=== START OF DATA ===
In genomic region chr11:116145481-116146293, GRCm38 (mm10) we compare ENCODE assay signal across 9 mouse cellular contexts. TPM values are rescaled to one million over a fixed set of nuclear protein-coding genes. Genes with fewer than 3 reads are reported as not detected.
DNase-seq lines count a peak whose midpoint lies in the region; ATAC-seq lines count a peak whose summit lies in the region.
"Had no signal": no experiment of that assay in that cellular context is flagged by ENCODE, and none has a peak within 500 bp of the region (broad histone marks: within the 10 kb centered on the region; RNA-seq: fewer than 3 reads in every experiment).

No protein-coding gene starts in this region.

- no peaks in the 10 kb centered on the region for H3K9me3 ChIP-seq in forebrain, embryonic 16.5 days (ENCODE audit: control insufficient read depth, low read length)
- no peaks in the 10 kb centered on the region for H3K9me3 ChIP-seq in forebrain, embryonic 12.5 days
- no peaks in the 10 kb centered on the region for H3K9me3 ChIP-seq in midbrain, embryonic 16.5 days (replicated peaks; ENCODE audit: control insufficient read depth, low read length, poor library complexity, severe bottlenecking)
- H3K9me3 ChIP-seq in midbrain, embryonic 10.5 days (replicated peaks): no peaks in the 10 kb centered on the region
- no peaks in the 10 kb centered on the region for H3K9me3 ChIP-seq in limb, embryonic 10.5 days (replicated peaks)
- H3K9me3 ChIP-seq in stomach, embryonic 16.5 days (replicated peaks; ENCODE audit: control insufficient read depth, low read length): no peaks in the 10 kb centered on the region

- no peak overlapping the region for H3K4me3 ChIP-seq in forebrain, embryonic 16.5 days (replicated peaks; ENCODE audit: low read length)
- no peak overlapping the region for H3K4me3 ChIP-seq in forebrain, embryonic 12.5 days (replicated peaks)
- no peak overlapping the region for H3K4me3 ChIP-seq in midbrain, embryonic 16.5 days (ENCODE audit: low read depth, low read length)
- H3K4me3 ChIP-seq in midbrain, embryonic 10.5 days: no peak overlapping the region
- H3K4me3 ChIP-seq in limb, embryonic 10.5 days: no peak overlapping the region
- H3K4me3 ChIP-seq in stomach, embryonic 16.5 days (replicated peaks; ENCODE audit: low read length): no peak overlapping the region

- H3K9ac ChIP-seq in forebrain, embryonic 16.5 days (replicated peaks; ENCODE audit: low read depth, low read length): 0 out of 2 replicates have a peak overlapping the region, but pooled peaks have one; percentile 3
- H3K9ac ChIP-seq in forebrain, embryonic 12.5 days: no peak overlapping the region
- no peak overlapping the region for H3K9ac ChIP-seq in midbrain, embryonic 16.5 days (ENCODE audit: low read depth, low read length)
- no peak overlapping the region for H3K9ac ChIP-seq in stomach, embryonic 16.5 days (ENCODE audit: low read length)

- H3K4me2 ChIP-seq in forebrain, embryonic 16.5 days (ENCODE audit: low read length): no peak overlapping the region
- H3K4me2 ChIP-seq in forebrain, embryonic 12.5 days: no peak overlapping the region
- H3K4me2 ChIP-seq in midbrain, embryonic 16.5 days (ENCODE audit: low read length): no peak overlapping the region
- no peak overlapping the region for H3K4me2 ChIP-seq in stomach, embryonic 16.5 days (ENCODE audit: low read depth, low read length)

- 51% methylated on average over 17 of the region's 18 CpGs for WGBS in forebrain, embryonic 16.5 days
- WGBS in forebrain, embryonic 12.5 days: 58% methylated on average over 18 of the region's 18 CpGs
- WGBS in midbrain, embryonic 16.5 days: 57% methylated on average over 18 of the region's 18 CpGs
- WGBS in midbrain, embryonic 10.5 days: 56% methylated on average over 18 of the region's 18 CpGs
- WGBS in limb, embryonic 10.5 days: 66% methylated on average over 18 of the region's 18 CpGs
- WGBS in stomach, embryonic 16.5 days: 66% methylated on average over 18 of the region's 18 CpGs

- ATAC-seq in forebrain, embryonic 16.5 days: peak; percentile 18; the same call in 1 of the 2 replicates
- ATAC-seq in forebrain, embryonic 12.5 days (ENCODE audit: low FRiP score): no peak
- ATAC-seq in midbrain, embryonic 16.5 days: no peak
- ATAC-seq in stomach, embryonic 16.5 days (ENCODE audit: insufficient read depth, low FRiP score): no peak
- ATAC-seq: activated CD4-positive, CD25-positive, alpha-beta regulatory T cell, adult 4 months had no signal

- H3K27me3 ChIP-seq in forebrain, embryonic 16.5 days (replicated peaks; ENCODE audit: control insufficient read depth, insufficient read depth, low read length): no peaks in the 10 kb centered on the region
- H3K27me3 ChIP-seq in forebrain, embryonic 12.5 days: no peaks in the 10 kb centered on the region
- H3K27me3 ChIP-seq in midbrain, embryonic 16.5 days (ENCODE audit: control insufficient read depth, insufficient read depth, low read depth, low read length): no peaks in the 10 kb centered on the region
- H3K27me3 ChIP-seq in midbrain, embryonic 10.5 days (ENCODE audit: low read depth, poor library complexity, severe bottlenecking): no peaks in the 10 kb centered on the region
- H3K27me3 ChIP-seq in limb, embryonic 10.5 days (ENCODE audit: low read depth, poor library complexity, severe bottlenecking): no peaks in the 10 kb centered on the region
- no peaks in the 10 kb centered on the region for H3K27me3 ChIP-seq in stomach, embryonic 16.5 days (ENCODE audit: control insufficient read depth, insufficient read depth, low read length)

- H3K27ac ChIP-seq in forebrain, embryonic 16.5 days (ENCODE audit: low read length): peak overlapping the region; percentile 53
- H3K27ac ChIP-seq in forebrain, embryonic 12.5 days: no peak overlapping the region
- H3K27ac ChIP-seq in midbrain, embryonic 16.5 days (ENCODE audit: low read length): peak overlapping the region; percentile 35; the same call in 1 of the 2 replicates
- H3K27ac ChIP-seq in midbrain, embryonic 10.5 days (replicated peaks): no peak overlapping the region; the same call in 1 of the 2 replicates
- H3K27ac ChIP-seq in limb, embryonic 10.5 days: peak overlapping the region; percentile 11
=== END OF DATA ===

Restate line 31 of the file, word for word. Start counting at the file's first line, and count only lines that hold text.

- ATAC-seq in forebrain, embryonic 16.5 days: peak; percentile 18; the same call in 1 of the 2 replicates